Coping with Emotions in Recovery Through Creative Methods

Emotion is a bridge to connect our body and mind, a natural part of our life. We often avoid emotions during active addiction, and we would rather feel more comfortable with feeling numb than feeling sad, happy, angry, frustrated, excited, nervous, and so on. However, in the journey of recovery from addiction, we must confront our emotions, and we will have to learn to face and feel things that make us uncomfortable. Recognizing and confronting your emotions can be very challenging, which can cause a tremendous amount of stress in your daily life. How to deal with our emotions can be a question mark for us.

Starting in January 2022, I will be leading a workshop series with Avalon Recovery Society that will share the primary emotions you will face in recovery and how to identify and cope with these emotions – slowly and gradually. Also, a non-verbal expression can sometimes make it easier to access our feelings. Therefore, the upcoming workshop series will include a creative method and hands-on exercises such as creative writing, visual journaling, art expression, and meditation.

About Emotions


Shame and guilt are two very similar emotions, yet there are many differences between them. Recognizing the two emotions is vital in recovery because it can influence your behaviours and reactions. Guilt is a feeling you get when you did something wrong, or it is perceived you did something wrong. Shame is a step further than guilt; it is internalizing guilt and feeling bad about yourself. Shame also leaves us with low self-esteem and a feeling of helplessness to improve our life.

Although it is not easy to work through and overcome shame, we can take steps to overcome this, such as receiving support from close friends, loved ones, AA groups, and mental health professionals; and keeping a journal of successes and positivity can also be a great tool. Also, embrace what makes you unique. Start to think of the things that make you special and ask yourself how these differences may benefit you in the future and how they add value to your life?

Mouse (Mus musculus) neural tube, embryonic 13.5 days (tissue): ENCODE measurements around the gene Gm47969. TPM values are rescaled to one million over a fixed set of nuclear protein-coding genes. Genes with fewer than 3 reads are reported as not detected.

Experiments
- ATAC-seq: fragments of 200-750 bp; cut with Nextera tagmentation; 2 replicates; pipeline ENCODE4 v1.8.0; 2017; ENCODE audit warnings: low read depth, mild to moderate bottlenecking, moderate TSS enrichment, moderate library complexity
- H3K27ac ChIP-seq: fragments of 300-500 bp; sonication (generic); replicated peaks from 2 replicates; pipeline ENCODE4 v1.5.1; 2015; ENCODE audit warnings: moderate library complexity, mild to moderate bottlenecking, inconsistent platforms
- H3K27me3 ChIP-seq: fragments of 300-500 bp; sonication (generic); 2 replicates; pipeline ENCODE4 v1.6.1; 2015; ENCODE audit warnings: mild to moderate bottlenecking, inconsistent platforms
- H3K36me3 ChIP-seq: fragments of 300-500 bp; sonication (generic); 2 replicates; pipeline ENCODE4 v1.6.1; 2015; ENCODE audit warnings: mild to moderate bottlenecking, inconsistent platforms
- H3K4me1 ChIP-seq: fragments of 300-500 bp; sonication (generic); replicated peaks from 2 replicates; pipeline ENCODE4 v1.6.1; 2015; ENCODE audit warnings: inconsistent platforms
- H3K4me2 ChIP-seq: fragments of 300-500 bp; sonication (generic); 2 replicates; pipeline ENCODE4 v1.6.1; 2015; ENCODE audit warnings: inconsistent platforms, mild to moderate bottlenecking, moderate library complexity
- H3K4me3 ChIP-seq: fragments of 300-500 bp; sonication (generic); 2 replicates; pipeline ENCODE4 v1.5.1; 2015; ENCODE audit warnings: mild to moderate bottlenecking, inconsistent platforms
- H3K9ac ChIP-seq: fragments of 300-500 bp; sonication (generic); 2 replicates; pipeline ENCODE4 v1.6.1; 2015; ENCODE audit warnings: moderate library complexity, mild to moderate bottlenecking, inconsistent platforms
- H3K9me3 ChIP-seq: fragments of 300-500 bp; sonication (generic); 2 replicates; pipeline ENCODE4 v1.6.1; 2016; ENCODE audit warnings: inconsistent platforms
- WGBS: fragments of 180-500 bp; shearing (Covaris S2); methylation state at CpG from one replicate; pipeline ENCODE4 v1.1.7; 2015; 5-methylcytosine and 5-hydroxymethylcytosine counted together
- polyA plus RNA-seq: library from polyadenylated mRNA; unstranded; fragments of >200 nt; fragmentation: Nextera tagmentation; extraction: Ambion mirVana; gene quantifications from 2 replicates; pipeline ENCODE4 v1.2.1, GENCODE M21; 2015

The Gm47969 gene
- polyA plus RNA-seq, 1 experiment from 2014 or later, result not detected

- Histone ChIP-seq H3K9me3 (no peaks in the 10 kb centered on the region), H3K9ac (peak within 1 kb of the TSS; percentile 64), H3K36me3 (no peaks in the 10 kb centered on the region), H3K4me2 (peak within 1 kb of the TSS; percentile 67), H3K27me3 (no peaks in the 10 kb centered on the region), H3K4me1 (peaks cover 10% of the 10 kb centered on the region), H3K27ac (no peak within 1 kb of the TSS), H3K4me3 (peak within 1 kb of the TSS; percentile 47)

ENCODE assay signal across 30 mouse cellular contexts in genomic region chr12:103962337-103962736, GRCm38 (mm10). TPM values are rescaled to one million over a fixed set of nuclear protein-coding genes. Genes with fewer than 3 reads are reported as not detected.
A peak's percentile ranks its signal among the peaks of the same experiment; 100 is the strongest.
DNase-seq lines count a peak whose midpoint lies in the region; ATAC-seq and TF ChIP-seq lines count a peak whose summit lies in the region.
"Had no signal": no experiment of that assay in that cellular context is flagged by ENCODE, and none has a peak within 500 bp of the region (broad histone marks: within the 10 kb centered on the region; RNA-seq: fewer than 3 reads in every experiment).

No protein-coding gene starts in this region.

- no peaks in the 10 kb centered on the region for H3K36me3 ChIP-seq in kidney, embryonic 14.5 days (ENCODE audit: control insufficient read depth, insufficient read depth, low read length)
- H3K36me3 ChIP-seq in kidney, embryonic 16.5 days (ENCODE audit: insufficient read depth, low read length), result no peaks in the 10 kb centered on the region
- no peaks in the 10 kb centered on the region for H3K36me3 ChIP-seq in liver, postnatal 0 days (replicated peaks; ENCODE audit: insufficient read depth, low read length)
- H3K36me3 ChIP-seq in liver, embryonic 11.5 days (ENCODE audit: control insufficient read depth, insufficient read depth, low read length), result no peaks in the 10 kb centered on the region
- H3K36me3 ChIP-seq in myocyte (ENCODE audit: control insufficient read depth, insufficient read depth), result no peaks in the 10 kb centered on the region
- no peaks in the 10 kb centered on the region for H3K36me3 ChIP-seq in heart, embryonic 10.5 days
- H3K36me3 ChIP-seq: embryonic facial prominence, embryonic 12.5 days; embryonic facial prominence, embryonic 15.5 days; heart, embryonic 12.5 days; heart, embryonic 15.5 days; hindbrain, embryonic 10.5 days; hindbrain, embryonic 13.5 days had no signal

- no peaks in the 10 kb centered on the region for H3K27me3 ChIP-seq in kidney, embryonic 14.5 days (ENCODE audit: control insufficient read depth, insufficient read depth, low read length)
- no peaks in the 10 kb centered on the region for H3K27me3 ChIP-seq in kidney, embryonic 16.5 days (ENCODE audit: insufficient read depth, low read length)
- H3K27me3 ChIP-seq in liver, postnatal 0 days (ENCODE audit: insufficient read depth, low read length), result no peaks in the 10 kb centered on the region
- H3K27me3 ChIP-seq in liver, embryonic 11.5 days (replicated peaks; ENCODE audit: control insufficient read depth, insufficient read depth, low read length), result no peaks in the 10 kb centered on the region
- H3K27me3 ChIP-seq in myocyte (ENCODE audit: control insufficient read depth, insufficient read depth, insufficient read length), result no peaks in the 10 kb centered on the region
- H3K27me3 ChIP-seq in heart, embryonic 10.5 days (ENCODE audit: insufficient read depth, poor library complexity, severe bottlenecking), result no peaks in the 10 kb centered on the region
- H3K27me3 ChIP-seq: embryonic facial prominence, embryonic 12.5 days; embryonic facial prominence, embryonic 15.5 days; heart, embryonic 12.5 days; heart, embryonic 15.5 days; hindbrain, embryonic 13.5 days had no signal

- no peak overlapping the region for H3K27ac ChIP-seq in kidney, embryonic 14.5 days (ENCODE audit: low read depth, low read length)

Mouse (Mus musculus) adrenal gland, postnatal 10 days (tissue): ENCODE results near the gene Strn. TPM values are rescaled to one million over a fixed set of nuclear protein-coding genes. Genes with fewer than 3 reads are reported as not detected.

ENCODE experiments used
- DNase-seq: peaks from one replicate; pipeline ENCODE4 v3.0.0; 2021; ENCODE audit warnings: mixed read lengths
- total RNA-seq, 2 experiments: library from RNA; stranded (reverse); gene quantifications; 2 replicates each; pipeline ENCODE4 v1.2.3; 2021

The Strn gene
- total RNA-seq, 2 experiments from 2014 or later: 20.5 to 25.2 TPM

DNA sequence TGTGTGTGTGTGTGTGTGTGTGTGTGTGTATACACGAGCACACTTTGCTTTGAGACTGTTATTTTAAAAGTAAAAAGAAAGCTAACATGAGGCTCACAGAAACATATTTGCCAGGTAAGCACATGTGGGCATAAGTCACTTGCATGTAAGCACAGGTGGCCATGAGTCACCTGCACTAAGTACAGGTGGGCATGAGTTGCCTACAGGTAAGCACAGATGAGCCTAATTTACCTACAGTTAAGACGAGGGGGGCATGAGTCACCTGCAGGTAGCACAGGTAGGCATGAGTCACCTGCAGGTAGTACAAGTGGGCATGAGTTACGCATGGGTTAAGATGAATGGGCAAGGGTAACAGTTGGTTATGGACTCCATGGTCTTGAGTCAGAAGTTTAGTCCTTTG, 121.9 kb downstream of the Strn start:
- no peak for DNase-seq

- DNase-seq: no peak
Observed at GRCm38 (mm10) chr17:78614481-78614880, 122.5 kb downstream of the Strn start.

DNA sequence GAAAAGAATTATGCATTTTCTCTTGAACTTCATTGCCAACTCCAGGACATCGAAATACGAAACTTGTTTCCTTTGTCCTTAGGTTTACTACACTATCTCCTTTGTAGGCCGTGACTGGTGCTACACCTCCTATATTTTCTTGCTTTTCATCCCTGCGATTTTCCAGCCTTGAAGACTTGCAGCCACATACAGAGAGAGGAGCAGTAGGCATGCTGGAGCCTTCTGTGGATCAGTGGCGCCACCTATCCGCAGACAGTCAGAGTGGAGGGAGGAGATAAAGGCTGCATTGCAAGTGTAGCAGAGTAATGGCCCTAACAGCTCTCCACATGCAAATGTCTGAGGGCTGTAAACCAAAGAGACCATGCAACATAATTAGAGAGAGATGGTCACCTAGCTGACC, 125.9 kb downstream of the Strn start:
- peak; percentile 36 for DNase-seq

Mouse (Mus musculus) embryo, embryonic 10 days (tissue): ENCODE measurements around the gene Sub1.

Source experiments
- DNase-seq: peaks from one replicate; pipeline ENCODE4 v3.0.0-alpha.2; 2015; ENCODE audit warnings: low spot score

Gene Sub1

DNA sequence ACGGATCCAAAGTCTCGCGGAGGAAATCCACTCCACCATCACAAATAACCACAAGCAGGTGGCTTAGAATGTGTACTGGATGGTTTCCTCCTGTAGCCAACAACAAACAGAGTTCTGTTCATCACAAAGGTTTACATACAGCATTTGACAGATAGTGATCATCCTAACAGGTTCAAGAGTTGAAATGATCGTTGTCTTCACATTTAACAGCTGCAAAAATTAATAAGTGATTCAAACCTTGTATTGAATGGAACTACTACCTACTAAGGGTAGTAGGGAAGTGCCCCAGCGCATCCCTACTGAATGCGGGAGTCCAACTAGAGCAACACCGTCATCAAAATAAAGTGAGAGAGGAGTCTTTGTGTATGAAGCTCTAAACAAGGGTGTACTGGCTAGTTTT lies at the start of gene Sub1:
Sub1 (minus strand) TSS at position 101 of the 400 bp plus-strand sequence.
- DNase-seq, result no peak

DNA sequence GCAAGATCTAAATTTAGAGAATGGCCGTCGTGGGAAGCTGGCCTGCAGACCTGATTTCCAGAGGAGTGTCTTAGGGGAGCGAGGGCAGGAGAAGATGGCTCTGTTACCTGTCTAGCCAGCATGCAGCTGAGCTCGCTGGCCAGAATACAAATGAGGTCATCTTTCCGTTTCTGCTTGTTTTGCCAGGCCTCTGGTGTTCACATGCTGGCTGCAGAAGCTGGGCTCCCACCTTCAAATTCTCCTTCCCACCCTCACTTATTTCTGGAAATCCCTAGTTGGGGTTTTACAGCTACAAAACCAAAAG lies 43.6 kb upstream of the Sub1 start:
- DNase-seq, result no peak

When we get anxious, our body tenses up, resulting in anxiety as the body’s natural response to stress or fear. When people are experiencing this type of unpleasant feeling, sometimes they turn to drugs or alcohol to cope.  On the other hand, drug and alcohol addiction causes the brain to be dependent on a substance. As a result, when a person stops using them, the body usually experiences anxiety, depression, and other mood changes. While addiction and anxiety coexist, anxiety may develop in recovery, and without coping mechanisms for anxiety, a person may struggle to maintain sobriety.

It is prevalent and expected that you could experience anxiety in early recovery – and even throughout your recovery. What you can do is practice meditation and breathwork; in particular, a technique that is called 4-7-8 breathing meditation can be used for situations where you’re feeling anxious.

  1. Count 4 for inhalation
  2. Hold your breath for a count of 7; and
  3. Exhale through your mouth for a count of 8Slowing your breathing in this way can also help lower your blood pressure and improve the quality of your sleep. It would be more effective that you can practice 4-7-8 breathing meditation, four breath cycles up to twice a day and no more than that.

Also, be creative, just imaging your breath as a line, draw the line along with your breathing. Doing exercises is also an effective way for anxiety relief; exercise releases endorphins to help boost a person’s mood and decrease anxiety and depression. Therefore, if you find yourself feeling anxious, take a walk or short run in a park, and the nature can help reduce the level of anxiety you’re experiencing. What you see, hear, and experience in nature can improve your mood. There is a strong connection between time spent in nature and reduced negative emotions.